An unidentified man finds himself in the foyer of an old mansion that was once the property of a well known toy maker, a Mr. Stauf. As the man explores the mansion, he discovers that the ... See full summary »


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Cast overview, first billed only:
Robert Hirschboeck ...
Henry Stauf
Douglas Knapp ...
Michael Pocaro ...
Brian Dutton
Larry Roher ...
Edward Knox
Jolene Patrick ...
Elinor Knox
Debra Ritz Mason ...
Martine Burden
Julia Tucker ...
Julia Heine
Ted Lawson ...
Hamilton Temple
Guy Pech ...
Bust / Mad Clown Ghoul #3 / Lab Patient Fantasy Man
George Mason ...
Ghoul #1 / Bartender
Jennifer Hillis ...
Female Ghoul / Female Victim / Woman in Bar
Robby Shellabarger ...
Sacrificial Baby / Heine - infant
Joe Sanden ...
Soldier / Ghoul #2
Lee Ann Ranney ...
Beautiful Woman / Heine - young
Jan Lyon ...
Other Woman in Bar


An unidentified man finds himself in the foyer of an old mansion that was once the property of a well known toy maker, a Mr. Stauf. As the man explores the mansion, he discovers that the mansion is haunted by six ghosts of people Stauf had called together for a party, with the expectation that an unknown seventh guest would eventually join them. After further exploration, it's discovered that the six guests have been caught in an elaborate trap; as they solved the mansion's puzzles and uncovered the mystery themselves, each was killed one by one, as Stauf's true nature as a man in league with the devil is revealed. However, as the six guests and the protagonist witnessing these ghostly events wander the mansion, they all have one question on their minds. Who is the seventh guest? Written by Anonymous

Plot Summary | Plot Synopsis


T | See all certifications »





Release Date:

28 April 1993 (UK)  »

Also Known As:

Guest  »

Company Credits

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Did You Know?


Stauf's name is an anagram of Faust. See more »


Ed Knox: They're Stauf's puzzles. Only he knows the rules. Only Stauf knows the rules.
See more »

Crazy Credits

Best Girl...213-555-2238 See more »


Featured in The Making of 'The 7th Guest' (1993) See more »

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User Reviews

Probably the most overrated PC game ever!
17 November 2009 | by (Manchester, England, UK) – See all my reviews

THE 7TH GUEST is widely cited as the first interactive movie.

Well, it may have been the first but it is certainly not the best.

I have to admit that the plot of the game is fantastic. A crazy toymaker who disappeared for years invited 6 guests to an old mansion. The player assumes the role of an unidentified person who comes along years later to investigate their disappearances. It transpires that the 6 guests each died and their spirits haunt the mansion. Evidence of a mysterious 7th guest also surfaces, hence the title.

THE 7TH GUEST begins with an absolutely stunning pictorial introduction telling us the background of the toymaker. I love watching this part over and over again.

The music for this game is incredible as well, blending perfectly with the horrific theme of the game.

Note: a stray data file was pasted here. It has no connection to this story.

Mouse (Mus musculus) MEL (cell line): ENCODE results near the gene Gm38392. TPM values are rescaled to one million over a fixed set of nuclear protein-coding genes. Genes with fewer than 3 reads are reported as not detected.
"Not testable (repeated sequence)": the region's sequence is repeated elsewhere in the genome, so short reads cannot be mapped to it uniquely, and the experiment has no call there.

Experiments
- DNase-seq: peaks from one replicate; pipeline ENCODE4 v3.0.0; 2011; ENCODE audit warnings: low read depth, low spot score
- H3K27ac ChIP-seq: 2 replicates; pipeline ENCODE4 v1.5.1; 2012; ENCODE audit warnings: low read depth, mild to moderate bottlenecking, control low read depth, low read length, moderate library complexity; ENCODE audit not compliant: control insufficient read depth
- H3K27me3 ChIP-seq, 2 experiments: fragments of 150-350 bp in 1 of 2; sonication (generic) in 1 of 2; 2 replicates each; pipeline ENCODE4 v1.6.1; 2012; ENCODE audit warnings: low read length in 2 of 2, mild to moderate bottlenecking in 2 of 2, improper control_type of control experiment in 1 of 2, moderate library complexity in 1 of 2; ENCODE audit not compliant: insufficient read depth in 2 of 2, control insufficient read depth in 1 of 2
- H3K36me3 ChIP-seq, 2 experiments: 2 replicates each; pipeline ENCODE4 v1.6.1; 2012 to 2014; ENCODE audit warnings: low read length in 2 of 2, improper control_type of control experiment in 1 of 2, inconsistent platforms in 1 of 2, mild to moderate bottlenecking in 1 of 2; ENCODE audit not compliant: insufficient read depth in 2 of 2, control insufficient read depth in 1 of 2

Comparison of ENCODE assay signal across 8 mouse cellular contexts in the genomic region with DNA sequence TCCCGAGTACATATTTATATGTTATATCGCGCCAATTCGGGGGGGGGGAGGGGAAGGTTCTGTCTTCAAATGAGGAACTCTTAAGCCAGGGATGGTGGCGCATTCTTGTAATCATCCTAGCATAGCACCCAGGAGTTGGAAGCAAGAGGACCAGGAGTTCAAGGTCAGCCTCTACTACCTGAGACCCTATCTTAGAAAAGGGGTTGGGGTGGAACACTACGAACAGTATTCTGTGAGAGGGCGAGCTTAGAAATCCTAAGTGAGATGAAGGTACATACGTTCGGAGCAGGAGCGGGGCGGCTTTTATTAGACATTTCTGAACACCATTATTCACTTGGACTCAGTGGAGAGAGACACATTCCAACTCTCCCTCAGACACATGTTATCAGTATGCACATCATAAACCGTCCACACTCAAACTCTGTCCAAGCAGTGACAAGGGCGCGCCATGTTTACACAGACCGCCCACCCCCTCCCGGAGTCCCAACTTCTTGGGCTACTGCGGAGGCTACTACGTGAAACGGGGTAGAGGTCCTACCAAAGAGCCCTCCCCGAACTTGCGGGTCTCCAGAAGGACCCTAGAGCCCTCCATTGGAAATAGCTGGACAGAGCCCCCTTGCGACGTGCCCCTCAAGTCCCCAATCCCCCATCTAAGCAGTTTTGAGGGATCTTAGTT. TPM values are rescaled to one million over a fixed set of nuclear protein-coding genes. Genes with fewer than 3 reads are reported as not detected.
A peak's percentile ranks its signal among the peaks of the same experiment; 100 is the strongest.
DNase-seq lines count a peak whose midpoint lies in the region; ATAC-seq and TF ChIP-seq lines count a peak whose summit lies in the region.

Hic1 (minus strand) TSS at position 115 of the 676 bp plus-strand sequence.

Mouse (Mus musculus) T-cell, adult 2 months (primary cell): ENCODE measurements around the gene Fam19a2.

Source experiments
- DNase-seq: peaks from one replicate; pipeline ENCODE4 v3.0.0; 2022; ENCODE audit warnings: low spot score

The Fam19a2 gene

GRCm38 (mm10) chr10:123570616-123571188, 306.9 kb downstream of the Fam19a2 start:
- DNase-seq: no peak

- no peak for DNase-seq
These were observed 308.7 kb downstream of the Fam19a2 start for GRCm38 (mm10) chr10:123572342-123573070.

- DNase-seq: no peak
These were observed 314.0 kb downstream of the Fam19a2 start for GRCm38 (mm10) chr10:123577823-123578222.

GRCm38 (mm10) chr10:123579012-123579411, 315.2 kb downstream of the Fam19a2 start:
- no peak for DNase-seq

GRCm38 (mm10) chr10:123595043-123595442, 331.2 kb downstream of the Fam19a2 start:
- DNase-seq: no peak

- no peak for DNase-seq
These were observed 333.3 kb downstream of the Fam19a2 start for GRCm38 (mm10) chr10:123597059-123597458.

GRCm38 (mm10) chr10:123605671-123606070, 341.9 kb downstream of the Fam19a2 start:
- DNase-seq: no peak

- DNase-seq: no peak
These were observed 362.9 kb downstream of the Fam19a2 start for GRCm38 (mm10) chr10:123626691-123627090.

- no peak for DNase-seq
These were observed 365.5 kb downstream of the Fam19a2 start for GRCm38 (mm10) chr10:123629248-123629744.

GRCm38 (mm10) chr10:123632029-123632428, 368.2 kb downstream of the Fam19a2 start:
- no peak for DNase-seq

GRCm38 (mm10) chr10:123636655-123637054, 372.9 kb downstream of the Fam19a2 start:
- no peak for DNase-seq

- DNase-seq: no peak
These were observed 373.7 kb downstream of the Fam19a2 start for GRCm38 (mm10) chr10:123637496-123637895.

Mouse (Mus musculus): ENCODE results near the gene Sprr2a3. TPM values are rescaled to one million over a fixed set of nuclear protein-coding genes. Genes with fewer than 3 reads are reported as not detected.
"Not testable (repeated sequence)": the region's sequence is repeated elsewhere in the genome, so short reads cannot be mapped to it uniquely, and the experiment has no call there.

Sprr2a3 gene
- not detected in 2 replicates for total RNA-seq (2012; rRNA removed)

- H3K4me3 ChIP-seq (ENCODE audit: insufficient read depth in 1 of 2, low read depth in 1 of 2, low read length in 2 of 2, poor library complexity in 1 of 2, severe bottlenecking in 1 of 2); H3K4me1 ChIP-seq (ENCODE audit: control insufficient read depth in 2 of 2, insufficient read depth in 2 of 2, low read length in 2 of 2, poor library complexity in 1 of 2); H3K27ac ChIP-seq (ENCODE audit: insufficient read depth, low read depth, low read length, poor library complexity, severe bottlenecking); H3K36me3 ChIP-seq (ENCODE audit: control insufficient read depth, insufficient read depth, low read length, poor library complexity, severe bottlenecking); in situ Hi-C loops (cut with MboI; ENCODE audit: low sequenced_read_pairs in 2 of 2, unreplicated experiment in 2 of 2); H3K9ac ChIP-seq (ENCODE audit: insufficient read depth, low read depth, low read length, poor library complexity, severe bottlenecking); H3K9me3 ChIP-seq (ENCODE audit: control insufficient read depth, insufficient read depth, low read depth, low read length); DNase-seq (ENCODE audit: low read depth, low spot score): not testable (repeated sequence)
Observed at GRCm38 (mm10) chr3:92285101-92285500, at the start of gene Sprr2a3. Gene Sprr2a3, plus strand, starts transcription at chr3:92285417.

And the graphics are very good for the time the game was made, building superb atmosphere to set the scene.

Unfortunately, the good aspects of the game stop here.

Gameplay itself is very cumbersome with puzzles so difficult to solve that it would frustrate the average gamer to the point where he or she would give up quickly. So I would recommend that anyone wishing to play the game have a walk-through ready - or a hint sheet at the very least.

The game programming is notoriously unstable - it frequently crashes the whole PC (even on the older PCs it was built for!).

The acting in the game is almost entirely mediocre and the characters are among the blandest I've seen in the genre. And believe me, I've played plenty of interactive movie games.

The only exception to the acting is Robert Hirschboeck, who has a superb time playing the toymaker - the only interesting character to be found. Most of his scenes only feature a voice-over, but he delivers many superb puns to taunt the player. I wish the actor had more scenes in person. And I would say that he would be a superb choice for the role if the game were adapted to film.

Having used a walk-through to trawl through this endurance of a game, I expected the story to be wrapped up by a superb intelligently written ending that would explain the toymaker's motives.

I was wrong again!

The ending of the game is so laughable that you have to see it to believe it!

Maybe the sequel, THE 11TH HOUR, built on the weakness of its predecessor. Having felt so let down by THE 7TH GUEST, I have lost motivation to track down the sequel.

The game may have inspired the interactive movie genre of the 1990s but that's all.

It would be interesting to see if a movie adaptation is made. Most adaptations of games are hideous abominations that have little resemblance to the game. It would not be an exaggeration to say that these movies are a debauchery of the source material in question.

Surely an adaptation of THE 7TH GUEST couldn't be worse. Could it?

Overall, I do not recommend this game to anyone. If you want some decent interactive movies, try GABRIEL KNIGHT: THE BEAST WITHIN, RIPPER, BLACK DAHLIA, Dracula UNLEASHED, PHANTASMAGORIA (and its sequel) or the Tex Murphy series (UNDER A KILLING MOON, THE PANDORA DIRECTIVE, TEX MURPHY: OVERSEER). All of these games are infinitely superior and immediately dispel the myth that THE 7TH GUEST is anything but merely "the first one" of the genre.

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